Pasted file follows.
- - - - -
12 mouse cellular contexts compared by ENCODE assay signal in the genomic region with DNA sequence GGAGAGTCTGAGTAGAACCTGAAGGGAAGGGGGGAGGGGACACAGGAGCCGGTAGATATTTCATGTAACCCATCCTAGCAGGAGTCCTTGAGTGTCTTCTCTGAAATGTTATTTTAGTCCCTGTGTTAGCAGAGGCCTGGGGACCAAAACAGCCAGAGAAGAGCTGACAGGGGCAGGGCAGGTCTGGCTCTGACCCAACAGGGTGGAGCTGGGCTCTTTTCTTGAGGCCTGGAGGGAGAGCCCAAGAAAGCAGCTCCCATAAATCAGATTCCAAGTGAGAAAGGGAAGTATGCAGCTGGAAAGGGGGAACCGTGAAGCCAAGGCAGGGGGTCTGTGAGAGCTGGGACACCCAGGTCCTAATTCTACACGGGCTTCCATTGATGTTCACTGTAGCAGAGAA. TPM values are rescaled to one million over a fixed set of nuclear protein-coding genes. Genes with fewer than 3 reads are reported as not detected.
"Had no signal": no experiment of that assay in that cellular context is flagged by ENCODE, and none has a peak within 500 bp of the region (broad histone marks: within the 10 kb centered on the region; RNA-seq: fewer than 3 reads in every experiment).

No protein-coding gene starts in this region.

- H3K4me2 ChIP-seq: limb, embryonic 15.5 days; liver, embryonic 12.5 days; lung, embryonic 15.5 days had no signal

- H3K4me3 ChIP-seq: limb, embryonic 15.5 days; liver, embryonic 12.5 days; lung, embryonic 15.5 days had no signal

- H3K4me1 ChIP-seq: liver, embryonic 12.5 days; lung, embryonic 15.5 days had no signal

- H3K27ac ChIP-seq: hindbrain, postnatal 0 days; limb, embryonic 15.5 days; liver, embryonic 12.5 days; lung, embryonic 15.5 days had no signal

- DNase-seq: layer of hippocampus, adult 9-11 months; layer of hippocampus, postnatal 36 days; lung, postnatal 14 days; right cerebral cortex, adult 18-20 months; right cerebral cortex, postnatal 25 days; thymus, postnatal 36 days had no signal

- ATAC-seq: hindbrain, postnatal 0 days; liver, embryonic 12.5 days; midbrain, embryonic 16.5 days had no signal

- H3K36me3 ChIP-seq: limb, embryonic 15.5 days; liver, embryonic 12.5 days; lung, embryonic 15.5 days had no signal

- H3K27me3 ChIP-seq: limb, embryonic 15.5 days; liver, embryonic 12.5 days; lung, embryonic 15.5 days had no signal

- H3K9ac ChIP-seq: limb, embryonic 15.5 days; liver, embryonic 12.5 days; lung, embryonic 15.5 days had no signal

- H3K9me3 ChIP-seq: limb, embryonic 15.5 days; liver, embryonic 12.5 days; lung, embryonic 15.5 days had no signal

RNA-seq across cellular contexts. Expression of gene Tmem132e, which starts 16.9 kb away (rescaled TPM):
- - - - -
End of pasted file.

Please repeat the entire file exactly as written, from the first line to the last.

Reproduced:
12 mouse cellular contexts compared by ENCODE assay signal in the genomic region with DNA sequence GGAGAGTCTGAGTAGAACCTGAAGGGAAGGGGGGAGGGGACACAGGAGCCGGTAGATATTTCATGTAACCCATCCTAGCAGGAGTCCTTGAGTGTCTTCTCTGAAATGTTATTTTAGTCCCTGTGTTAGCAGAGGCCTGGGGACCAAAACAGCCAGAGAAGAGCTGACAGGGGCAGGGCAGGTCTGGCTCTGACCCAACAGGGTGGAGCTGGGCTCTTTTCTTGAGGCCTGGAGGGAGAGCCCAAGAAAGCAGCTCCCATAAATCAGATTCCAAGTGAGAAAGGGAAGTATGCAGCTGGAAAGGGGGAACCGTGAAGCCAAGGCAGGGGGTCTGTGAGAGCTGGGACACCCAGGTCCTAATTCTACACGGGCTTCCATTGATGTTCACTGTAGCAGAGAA. TPM values are rescaled to one million over a fixed set of nuclear protein-coding genes. Genes with fewer than 3 reads are reported as not detected.
"Had no signal": no experiment of that assay in that cellular context is flagged by ENCODE, and none has a peak within 500 bp of the region (broad histone marks: within the 10 kb centered on the region; RNA-seq: fewer than 3 reads in every experiment).

No protein-coding gene starts in this region.

- H3K4me2 ChIP-seq: limb, embryonic 15.5 days; liver, embryonic 12.5 days; lung, embryonic 15.5 days had no signal

- H3K4me3 ChIP-seq: limb, embryonic 15.5 days; liver, embryonic 12.5 days; lung, embryonic 15.5 days had no signal

- H3K4me1 ChIP-seq: liver, embryonic 12.5 days; lung, embryonic 15.5 days had no signal

- H3K27ac ChIP-seq: hindbrain, postnatal 0 days; limb, embryonic 15.5 days; liver, embryonic 12.5 days; lung, embryonic 15.5 days had no signal

- DNase-seq: layer of hippocampus, adult 9-11 months; layer of hippocampus, postnatal 36 days; lung, postnatal 14 days; right cerebral cortex, adult 18-20 months; right cerebral cortex, postnatal 25 days; thymus, postnatal 36 days had no signal

- ATAC-seq: hindbrain, postnatal 0 days; liver, embryonic 12.5 days; midbrain, embryonic 16.5 days had no signal

- H3K36me3 ChIP-seq: limb, embryonic 15.5 days; liver, embryonic 12.5 days; lung, embryonic 15.5 days had no signal

- H3K27me3 ChIP-seq: limb, embryonic 15.5 days; liver, embryonic 12.5 days; lung, embryonic 15.5 days had no signal

- H3K9ac ChIP-seq: limb, embryonic 15.5 days; liver, embryonic 12.5 days; lung, embryonic 15.5 days had no signal

- H3K9me3 ChIP-seq: limb, embryonic 15.5 days; liver, embryonic 12.5 days; lung, embryonic 15.5 days had no signal

RNA-seq across cellular contexts. Expression of gene Tmem132e, which starts 16.9 kb away (rescaled TPM):